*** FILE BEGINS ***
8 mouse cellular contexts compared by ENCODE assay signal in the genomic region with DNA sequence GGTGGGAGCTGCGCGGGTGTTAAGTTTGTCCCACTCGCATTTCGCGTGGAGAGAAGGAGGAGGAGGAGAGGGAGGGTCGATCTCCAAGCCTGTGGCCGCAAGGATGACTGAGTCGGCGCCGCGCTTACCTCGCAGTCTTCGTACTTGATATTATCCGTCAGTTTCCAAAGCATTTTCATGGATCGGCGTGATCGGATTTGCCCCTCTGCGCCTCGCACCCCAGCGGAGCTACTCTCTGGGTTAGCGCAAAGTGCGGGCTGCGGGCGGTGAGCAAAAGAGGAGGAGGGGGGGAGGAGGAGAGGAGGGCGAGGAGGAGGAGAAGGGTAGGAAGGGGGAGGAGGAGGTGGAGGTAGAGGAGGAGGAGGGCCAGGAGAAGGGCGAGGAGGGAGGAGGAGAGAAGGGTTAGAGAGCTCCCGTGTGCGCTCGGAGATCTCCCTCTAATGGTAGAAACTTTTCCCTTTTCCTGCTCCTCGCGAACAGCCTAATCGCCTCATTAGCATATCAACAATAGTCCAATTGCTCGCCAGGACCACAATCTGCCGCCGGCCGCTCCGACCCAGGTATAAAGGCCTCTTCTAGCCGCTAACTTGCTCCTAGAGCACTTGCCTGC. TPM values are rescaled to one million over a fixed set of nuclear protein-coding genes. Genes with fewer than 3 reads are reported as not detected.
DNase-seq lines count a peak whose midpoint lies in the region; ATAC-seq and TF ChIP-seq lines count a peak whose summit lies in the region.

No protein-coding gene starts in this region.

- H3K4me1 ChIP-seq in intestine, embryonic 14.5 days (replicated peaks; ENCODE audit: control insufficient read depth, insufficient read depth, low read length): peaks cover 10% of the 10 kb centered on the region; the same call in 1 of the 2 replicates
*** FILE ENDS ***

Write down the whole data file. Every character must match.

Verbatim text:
8 mouse cellular contexts compared by ENCODE assay signal in the genomic region with DNA sequence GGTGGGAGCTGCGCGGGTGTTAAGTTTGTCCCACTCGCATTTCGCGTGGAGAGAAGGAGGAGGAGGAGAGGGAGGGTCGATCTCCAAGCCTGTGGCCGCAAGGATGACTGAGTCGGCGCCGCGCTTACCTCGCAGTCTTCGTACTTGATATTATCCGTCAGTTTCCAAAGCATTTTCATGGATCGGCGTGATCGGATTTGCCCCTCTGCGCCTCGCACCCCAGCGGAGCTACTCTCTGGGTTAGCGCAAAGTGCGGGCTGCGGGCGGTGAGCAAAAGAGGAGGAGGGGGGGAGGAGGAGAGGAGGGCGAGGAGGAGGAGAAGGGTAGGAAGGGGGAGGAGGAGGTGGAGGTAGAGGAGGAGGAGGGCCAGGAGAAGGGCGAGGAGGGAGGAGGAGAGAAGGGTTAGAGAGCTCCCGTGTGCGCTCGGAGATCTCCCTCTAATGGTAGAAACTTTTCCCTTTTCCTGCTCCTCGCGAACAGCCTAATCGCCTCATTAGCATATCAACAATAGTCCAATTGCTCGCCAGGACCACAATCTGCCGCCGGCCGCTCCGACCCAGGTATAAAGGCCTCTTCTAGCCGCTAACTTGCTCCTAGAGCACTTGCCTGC. TPM values are rescaled to one million over a fixed set of nuclear protein-coding genes. Genes with fewer than 3 reads are reported as not detected.
DNase-seq lines count a peak whose midpoint lies in the region; ATAC-seq and TF ChIP-seq lines count a peak whose summit lies in the region.

No protein-coding gene starts in this region.

- H3K4me1 ChIP-seq in intestine, embryonic 14.5 days (replicated peaks; ENCODE audit: control insufficient read depth, insufficient read depth, low read length): peaks cover 10% of the 10 kb centered on the region; the same call in 1 of the 2 replicates